Mary Stewart Dies

Mary Stewart died on May 09 in Lochawe (contract form of Loch Awe), Scotland. She was one of the first female writers to blend romance and mystery fiction. Her first novel, MADAM, WILL YOU TALK? (Hodder & Stoughton, 1954; Hodder & Stoughton is her all-time publisher in UK) became a bestseller and she continued writing novels in a similar vein. THE MOON-SPINNERS (Hodder, 1962) became the 1964 Disney movie starring Heyley Mills. She also authored five Merlin fantasy series starting THE CRYSTAL CAVE (1970) and ending with THE PRINCE AND THE PILGRIM (1995), as well as three children's novels including THE LITTLE BROOMSTICK (1971). She was 97. (May 16, 2014)

Charles Marowitz Dies

Charles Marowitz, a director and playwright, died from camplications of Parkinson's disease on May 02 in Agoura Hills, California. He reviewed plays for The Village Voice, The Guardian, The Times of London, The New York Times among others and directed plays such as classics by Henrik Ibsen and Shakespeare. He wrote books on directing and acting as well as plays including "Sherlock's Last Case," which parodied on the Arthur Conan Doyle's Holmes tales and opened on Broadway in 1987 with Frank Langella as the Great Detective. He was 80. (May 09, 2014)

Rohan O'Grady Dies

Rohan O'Grady (a pseudonym of June Skinner) died on March 17 at a care facility in Canada. The Irish-Canadian writer's first and favorite novel, O'HOULIHAN'S JEST (Macmillan, 1961) was an Irish historical story, while her second novel, PIPPIN'S JOURNAL (Macmillan, 1962) was a Gothic tale set in England, famous for its Gorey's jacket cover. The third novel, LET'S KILL UNCLE (Macmillan, 1963), became the 1966 movie directed by William Castle. Her fifth and final novel, THE MAY SPOON (Beaufort, 1981), was written for young adults as by A. Carleon. She was 91. (May 06, 2014)

Hank Phillip Ryan Wins Agatha

On May 03 at the banquet held in Bethesda, Maryland, Malice Domestic announced the winners of the 2014 Agatha Awards as follows:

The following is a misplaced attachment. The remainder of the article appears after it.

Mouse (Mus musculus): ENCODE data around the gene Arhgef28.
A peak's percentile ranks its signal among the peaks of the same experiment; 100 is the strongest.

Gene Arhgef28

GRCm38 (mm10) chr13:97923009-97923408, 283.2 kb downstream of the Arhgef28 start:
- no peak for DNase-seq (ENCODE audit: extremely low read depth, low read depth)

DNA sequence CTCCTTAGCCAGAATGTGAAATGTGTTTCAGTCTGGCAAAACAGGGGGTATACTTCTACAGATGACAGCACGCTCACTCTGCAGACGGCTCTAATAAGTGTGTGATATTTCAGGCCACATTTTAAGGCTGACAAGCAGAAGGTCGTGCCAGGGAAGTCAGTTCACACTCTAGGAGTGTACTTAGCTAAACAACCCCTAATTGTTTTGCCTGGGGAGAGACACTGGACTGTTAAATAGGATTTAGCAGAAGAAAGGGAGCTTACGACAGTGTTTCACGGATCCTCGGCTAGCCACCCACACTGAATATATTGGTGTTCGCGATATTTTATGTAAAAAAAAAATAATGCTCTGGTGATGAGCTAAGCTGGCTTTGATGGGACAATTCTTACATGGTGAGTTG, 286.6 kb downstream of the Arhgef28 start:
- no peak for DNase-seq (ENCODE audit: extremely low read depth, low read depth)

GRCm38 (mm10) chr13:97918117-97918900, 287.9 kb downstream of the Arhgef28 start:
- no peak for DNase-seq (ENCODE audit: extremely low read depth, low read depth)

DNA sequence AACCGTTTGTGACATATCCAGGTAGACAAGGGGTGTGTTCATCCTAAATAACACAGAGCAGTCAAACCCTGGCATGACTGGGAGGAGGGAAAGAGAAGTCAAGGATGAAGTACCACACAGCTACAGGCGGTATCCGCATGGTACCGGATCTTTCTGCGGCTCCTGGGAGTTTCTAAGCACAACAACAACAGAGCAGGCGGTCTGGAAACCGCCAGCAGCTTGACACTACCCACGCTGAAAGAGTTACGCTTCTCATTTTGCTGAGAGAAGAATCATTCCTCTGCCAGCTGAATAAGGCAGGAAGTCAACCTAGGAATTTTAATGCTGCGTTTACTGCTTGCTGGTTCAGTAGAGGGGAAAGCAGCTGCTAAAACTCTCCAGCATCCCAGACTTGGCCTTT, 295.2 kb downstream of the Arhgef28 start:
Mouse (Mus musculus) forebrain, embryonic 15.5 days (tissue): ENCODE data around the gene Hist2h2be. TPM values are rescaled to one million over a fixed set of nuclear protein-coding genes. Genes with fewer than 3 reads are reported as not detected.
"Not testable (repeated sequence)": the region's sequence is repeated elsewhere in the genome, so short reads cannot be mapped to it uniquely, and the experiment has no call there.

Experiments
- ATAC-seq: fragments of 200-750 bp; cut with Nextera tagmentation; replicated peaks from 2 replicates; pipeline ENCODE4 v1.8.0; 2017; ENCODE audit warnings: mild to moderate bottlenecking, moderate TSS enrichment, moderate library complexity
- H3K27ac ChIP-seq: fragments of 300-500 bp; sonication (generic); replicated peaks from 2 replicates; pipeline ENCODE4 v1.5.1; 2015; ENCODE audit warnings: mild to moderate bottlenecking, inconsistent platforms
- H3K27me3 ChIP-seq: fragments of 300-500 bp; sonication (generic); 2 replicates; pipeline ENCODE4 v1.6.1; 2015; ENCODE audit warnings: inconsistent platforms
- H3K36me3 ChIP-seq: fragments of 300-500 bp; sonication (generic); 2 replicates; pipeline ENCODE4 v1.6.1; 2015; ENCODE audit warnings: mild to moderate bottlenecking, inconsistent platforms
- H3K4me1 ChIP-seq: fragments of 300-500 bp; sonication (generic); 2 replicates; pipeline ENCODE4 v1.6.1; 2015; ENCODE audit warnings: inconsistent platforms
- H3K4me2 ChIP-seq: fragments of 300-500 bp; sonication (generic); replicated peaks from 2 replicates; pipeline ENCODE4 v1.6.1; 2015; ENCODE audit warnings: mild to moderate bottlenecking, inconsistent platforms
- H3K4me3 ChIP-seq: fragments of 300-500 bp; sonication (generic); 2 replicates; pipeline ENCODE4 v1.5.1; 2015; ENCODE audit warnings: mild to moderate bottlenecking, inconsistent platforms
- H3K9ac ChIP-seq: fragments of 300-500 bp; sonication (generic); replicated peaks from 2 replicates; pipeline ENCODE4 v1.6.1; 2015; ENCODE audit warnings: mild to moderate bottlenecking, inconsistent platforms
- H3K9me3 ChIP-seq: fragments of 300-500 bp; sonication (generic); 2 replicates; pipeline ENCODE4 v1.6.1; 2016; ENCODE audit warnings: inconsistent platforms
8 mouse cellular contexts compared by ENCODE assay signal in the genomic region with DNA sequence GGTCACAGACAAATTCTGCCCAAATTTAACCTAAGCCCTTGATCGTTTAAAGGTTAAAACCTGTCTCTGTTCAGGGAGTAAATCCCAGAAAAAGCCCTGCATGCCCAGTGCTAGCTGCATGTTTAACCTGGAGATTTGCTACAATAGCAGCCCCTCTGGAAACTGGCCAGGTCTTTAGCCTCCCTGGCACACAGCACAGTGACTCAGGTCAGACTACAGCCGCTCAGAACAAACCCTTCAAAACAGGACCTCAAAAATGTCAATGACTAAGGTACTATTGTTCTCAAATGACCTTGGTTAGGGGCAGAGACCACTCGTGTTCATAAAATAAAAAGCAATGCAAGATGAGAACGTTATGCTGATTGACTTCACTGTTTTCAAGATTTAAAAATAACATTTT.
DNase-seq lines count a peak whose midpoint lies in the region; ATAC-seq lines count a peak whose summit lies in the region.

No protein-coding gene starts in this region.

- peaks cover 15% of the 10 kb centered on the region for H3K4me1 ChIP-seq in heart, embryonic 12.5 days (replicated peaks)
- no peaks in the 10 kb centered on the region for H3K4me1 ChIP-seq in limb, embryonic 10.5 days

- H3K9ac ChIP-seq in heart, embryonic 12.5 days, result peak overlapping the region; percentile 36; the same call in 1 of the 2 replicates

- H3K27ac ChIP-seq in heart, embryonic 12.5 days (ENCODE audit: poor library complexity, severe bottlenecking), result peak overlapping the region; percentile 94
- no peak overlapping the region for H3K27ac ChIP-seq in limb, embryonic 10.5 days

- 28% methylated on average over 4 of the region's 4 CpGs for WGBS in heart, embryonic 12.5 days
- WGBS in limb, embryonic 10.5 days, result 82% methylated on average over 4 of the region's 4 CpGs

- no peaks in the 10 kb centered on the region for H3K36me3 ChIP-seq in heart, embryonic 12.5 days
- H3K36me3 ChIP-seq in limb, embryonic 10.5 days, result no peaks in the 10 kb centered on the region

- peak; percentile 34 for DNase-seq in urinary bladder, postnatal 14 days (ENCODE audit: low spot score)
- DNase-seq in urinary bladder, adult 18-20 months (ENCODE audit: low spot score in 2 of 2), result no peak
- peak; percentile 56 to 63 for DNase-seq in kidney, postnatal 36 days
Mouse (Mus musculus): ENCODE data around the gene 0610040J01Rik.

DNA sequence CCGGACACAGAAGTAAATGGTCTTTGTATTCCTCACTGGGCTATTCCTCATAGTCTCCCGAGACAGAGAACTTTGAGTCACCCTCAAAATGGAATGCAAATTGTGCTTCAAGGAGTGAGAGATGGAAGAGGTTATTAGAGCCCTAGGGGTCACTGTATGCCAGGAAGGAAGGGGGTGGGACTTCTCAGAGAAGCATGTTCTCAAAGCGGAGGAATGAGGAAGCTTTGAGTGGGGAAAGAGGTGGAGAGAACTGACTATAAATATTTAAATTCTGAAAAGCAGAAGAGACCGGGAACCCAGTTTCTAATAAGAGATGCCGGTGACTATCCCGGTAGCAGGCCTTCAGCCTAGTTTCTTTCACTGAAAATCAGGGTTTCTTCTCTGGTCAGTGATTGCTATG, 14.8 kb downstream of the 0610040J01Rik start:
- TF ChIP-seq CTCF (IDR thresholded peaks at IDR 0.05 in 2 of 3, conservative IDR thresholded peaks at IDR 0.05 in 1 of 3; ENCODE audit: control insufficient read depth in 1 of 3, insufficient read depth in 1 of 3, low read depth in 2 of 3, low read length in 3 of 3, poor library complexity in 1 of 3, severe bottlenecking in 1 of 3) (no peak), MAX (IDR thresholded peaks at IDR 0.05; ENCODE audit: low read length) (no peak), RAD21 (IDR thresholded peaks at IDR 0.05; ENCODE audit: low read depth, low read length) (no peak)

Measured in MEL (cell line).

Best Contemporary Novel:THE WRONG GIRL, by Hank Phillippi Ryan (Forge)
Best Historical Novel: A QUESTION OF HONOR, by Charles Todd (William Morrow)
Best First Novel: DEATH AL DENTE, by Leslie Budewitz (Berkley Prime Crime)
Best Children's/YA: ESCAPE FROM MR. LEMONCELL'S LIBRARY, by Chris Grabenstein (Random House)
Best Nonfiction: THE HOUR OF PERIL: The Secret Plot to Murder Lincoln Before the Civil War, by Daniel Stashower (Minotaur)
Best Short Story: "The Care and Feeding of House Plants," by Art Taylor (Ellery Queen's Mystery Magazine, March/April 2013)
Lifetime Achievement Award Recipients: Dorothy Cannell, Joan Hess, and Margaret Maron
Poirot Award Recipient: Tom Schantz

(May 04, 2014)

William Ash Dies

William Ash died on April 26. The former Texan hobo became a Spitfire pilot in the Royal Canadian Air Force during the Second World War and was caught by the German Gestapo. He was said to be one of several sources for the character Virgil Hilts, acted by Steve McQueen in the 1963 movie, "The Great Escape." After the war, he wrote several books, including two novels (RIDE A PAPER TIGER [1968] and TAKE-OFF [1969; both from Hutchinson]) featuring Kyle Brandeis, an editor of a small literary review who gets accidentally involved in the international intrigue. He was 96. (May 03, 2014)

William Kent Krueger Wins Edgar

The Mystery Writers of America announced the winners for the 2014 Edgar Awards as follows:

Best Novel: ORDINARY GRACE, by William Kent Krueger (Atria)
Best First Novel: RED SPARROW, by Jason Matthews (Scribner)
Best Paperback Original: THE WICKED GIRLS, by Alex Marwood (Penguin)
Best Fact Crime: THE HOUR OF PERIL: The Secret Plot to Murder Lincoln Before the Civil War, by Daniel Stashower (Minotaur)
Best Critical/Biographical: AMERICA IS ELSEWHERE: The Noir Tradition in the Age of Consumer Culture, by Erik Dussere (Oxford University Press)
Best Short Story: "The Caston Private Lending Library & Book Depository," by John Connolly (Mysterious Bookshop Bibliomysteries)
Best Juvenile: ONE CAME HOME, by Amy Timberlake (Knopf)
Best Young Adult: KETCHUP CLOUDS, by Annabel Pitcher (Little, Brown)
Best Television Eposode Teleplay: "Episode 1" - The Fall, Teleplay by Allan Cubitt (Netflix)
Robert L. Fish Memorial Award: "That Wentworth Letter," by Jeff Soloway (MALFEASANCE OCCASIONAL: GIRL TROUBLE, edited by Clare Toohey; St. Martin's e-books)
Grand Master Awards: Robert Crais and Carolyn Hart
Raven Award: Aunt Agatha's Bookstore, Ann Arbor, Michigan
Mary Higgins Clark Award: COVER OF SNOW, by Jenny Milchman (Ballantine)

(May 02, 2014)